Monday, 19 June 2017
Big national debt justifies a small deficit?
Martin Wolf (chief economics commentator at the Financial Times) seems to have fallen for the above popular mantra in a recent article. He said: “It makes sense to run a still smaller deficit when debt is high..”. Every MMTer knows the flaw in that statement and I’ve explained the flaw in that idea a dozen times on this blog. But I’d do it again. Here goes.
First, while the UK debt / GDP ratio is high compared to RECENT decades it is SMALL compared to what it was in the 1950s. Plus it is small compared to Japan’s debt / GDP ratio. So is the UK debt too large or too small? It’s clear that simply comparing it to recent decades or a few decades earlier tells us ABSOLUTELY NOTHING!!
A more intelligent question is: what basic principles should determine the size of the debt? Well here’s a few ideas on “basic principles”.
The government of a country which issues its own currency does not have a huge amount of freedom of choice when it comes to deciding how much liability to issue in the form of base money and national debt, or “safe assets” as the latter two are sometimes called.
If the private sector has less than its preferred stock of safe assets, it will try to save in order to accumulate the stock it wants, and that is deflationary: it tends to result in Keynes’s “paradox of thrift” unemployment.
Alternatively, if the private sector has MORE THAN its preferred stock of safe assets, it will try to spend away the excess, which is likely to result in excess demand and inflation.
Ergo, if government does not provide the private sector with approximately the stock of safe assets it wants, there’ll be trouble.
But governments do have SOME ROOM for manoeuvre as regards that stock: that is, they can issue or incur a relatively large stock without the private sector being tempted to spend away the excess if the interest paid on that stock is relatively high.
As MMTers keep pointing out, the government of a country which issues its own currency has complete control over the rate of interest it pays on its debt, so an important question is: what’s the best rate to pay? The answer given by Milton Friedman and Warren Mosler (founder of MMT) was “zero”. I.e. they argued that there was no point in government paying anyone just to hoard an excessive stock of money.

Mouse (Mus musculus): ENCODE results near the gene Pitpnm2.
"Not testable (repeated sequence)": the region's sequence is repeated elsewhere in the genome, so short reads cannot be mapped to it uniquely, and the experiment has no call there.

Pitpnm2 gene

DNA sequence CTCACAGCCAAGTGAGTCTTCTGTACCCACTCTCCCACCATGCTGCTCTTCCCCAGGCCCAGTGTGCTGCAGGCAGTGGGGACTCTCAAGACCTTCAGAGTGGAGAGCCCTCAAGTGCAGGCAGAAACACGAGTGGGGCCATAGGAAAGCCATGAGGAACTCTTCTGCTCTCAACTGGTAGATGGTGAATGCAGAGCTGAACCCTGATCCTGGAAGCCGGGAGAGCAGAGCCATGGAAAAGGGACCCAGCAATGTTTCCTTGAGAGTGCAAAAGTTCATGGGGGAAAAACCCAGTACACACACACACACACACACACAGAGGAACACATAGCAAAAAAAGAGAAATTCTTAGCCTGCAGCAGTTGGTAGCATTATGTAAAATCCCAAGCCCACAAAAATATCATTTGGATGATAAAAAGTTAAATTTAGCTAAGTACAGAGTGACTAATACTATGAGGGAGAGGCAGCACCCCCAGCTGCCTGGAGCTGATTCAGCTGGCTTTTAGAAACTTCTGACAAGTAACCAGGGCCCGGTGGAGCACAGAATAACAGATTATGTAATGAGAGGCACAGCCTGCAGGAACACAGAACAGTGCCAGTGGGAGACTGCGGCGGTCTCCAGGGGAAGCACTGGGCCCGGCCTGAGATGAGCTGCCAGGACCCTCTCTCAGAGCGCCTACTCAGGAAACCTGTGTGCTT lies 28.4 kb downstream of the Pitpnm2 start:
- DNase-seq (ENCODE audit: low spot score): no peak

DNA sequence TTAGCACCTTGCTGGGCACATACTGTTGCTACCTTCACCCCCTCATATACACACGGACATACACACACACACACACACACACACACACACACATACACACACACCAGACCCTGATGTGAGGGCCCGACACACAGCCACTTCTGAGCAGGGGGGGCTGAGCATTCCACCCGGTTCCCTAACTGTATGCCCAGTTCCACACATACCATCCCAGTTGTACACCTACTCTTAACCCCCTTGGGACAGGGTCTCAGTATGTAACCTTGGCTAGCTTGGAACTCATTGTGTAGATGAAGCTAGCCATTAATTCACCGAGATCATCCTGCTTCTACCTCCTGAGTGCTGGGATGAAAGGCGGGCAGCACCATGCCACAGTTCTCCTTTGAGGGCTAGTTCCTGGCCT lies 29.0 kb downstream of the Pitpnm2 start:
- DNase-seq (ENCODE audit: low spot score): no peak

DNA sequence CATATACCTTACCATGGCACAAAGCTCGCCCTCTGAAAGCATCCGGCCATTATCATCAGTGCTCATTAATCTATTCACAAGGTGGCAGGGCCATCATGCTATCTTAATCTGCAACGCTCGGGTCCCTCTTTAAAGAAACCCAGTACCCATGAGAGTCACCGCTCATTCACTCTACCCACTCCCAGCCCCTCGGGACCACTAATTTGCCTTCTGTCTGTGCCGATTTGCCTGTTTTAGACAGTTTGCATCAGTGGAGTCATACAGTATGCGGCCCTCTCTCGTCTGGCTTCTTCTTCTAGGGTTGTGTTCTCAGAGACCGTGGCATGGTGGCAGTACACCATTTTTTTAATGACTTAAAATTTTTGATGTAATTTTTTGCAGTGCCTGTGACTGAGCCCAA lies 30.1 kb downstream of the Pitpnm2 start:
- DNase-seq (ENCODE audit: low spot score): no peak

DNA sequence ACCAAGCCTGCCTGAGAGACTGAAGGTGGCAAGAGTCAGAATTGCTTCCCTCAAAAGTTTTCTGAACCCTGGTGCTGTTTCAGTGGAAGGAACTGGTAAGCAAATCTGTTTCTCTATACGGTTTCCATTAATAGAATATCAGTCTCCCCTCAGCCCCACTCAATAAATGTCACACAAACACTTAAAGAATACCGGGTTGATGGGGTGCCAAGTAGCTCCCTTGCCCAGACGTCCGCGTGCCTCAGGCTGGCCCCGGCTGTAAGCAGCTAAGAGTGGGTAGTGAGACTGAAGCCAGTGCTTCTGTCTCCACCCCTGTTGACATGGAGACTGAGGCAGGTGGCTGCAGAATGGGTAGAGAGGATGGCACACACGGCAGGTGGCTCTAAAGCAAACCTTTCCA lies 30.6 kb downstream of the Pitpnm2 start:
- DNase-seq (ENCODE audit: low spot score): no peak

Friedman and Moser were right or least nearly right: that is it could be argued there’s a case for paying SOME interest on the debt, but a sufficiently small rate that the REAL or inflation adjusted rate is less than zero. That way government profits at the expense of its so called creditors. I don’t see much wrong with that.
So…to get back to Martin Wolf’s above claim, the important question is not whether the debt is high compared to recent decades, but whether an excessive rate of interest is being paid to those holding the current stock of debt. Well in the case of the UK and most other developed economies the rate is within the bounds suggested above: i.e. above zero but below the rate of inflation. However, the rate is a bit nearer to the rate of inflation than zero, so for that reason I suggest the debt should be reduced a bit. And that is easily done by printing money and buying back some of the debt, while dealing with any inflationary consequences of that by raising taxes and/or cutting public spending.